Jim Young: That's an area if your Excel guy happens to not get his flu shot this year you can be in some serious problems.
Dallas Wells: Quite honestly, I think that's where some of this comes from. It starts out with good intentions but it eventually becomes somebody's job security. I'm the only person here who knows how to run that spreadsheet. There's some comfort and maybe some dollars in your paycheck for that.
Jim Young: Yeah, good point. Let's go back to something you started to touch on and that leads to the second one of these sins, the wrong users at the wrong time. Just from first-hand experience with our content, sometimes we have stuff that we've produced in 2013-14 which tends to still be some of the best performing content on the site. Inevitably, someone new will come in and say let's do more of that and we will say, "Actually, that content is being seen by the people that don't necessarily apply to what we're talking about." I suspect those people are probably also the wrong users in this situation?
Dallas Wells: Well, pricing is an interesting thing in that it's not necessarily they're the wrong users, it's kind of the focus on an exclusive set of users that some banks make this. Pricing is inherently cross-functional, it's one of the things we talk about a lot in all of our content, including the book that we wrote. We kind of divided roughly, and this is again poor terminology maybe, the back of the bank, front of the bank. You've got the credit, treasury, finance folks in the back of the bank who are building a lot of the math, the guts of the model itself. Their job is to really help shape the balance sheet with whatever platform, whatever system you're using. It has to select for the right types of deals with what makes sense for your bank but that's where a lot of folks stop.
That's really where this become problematic is when everything is designed for that back of the bank function you get this comfort about how accurate everything is. The math is beautiful and there's some integrity in the numbers but there's this little problem that we forget about and that the equations don't always consider which is you've got human being negotiating both sides of that deal. You have a customer who doesn't always cooperate with the math and you have then users, relationship managers who actually have to make these deals happen.
Relationship managers, the core of their job is really two sets of negotiations; number one, they negotiate with their customer, so let's come up with a deal that I think I can make fly. I can make this thing actually happen in the bank. It'll pass the credit standards and the pricing will be sufficient that I won't get smacked upside the head for it. Then the second set of negotiations is they actually have to go make that happen. They have to go back to the bank and they have to convince the underwriters that the deal's good. They have to make sure that it hurdles, in most bank's terminology, and that it clears the hurdle rate and is profitable enough so that the pricing's acceptable.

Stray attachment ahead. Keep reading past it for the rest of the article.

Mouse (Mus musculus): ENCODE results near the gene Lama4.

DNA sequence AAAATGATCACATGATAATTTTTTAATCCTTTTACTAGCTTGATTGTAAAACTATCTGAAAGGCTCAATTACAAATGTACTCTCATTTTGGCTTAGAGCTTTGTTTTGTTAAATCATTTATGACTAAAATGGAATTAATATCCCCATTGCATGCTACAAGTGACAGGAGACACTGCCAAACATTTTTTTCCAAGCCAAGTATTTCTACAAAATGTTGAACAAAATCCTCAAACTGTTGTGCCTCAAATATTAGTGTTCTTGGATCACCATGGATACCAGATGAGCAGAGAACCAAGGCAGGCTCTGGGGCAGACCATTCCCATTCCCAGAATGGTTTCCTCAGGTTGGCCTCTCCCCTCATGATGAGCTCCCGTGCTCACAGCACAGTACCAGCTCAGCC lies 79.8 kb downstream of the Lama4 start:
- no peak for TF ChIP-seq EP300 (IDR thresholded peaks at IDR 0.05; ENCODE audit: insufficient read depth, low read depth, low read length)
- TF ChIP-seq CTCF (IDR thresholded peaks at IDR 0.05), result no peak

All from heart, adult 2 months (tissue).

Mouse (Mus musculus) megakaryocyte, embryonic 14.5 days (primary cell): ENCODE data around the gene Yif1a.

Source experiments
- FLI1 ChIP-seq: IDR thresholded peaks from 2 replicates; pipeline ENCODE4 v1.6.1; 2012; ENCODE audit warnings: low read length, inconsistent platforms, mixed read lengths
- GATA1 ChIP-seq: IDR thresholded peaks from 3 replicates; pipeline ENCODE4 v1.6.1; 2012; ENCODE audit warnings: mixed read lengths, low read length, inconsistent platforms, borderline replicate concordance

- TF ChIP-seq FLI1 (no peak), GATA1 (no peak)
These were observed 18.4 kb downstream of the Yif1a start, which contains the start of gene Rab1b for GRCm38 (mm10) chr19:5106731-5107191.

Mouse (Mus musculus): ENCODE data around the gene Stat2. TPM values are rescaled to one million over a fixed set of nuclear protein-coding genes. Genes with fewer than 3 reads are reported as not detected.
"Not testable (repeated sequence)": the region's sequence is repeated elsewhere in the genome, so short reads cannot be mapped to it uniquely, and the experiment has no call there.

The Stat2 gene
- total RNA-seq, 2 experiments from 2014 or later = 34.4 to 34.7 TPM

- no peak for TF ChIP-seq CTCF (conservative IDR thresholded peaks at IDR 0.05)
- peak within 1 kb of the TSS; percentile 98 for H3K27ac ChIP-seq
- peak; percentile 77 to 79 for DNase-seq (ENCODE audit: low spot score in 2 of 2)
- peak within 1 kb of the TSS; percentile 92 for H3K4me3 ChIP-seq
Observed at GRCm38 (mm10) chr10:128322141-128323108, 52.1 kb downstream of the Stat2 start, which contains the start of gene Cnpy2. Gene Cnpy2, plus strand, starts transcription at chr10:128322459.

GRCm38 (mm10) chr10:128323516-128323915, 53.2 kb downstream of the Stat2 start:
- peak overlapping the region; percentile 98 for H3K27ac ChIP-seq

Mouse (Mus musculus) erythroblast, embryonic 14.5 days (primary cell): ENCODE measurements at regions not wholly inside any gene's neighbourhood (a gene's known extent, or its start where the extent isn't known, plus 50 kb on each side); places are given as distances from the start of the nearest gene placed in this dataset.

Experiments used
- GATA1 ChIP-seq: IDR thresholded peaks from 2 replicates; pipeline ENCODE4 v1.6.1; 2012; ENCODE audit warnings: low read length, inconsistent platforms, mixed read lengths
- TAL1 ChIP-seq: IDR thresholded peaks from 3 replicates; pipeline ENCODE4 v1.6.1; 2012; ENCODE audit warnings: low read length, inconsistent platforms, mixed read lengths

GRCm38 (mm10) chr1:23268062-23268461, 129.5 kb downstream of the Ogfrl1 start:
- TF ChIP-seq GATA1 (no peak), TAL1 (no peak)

You can't build a system that ignores that whole component and that's what a lot of banks have done. Is they make these really ugly, difficult to use systems so that everything lines up nicely in the back of the bank but it's really hard to use. It's, in fact, impossible to use with a customer. What a lot of banks do then is they actually have their credit group actually putting the deals through the pricing system, again because it's not of any use the way it's designed for the RMs to actually use it. They negotiate their deal, kind of a finger to the wind method usually, they know roughly what'll work. They try to negotiate that as best they can.
Again, every deal is different, that's got to be difficult. Then they hand it off to the credit analyst who starts underwriting and as one of the things on their checklist they put it into a profitability model and they see if it hits the hurdle rate of not. Our question is always, "Okay, well what do you do with that information?" If it does hurdle, great, you check the box and you move on. If it doesn't you've got two choices. Number one, you go crawling back to your customer and you re-trade a deal that you've kind of already shook hands on or you just say, "Whoops, we'll try to do better next time." You chastise your RM and you just move the deal forward anyway.
At best, in that scenario your pricing tool is being used to kill deals, that's the best possible outcome. Is that you find some deals that maybe you shouldn't have agreed to and you kill them before they actually hit the books. Which is problematic for your customer, for your brand out in the marketplace. That is very ugly for you to agree to a deal and then back track on it. Your underwriter, your credit group just spend some of their precious time and resources working on a deal that's not actually going to fly. It was never a qualified deal in the first place.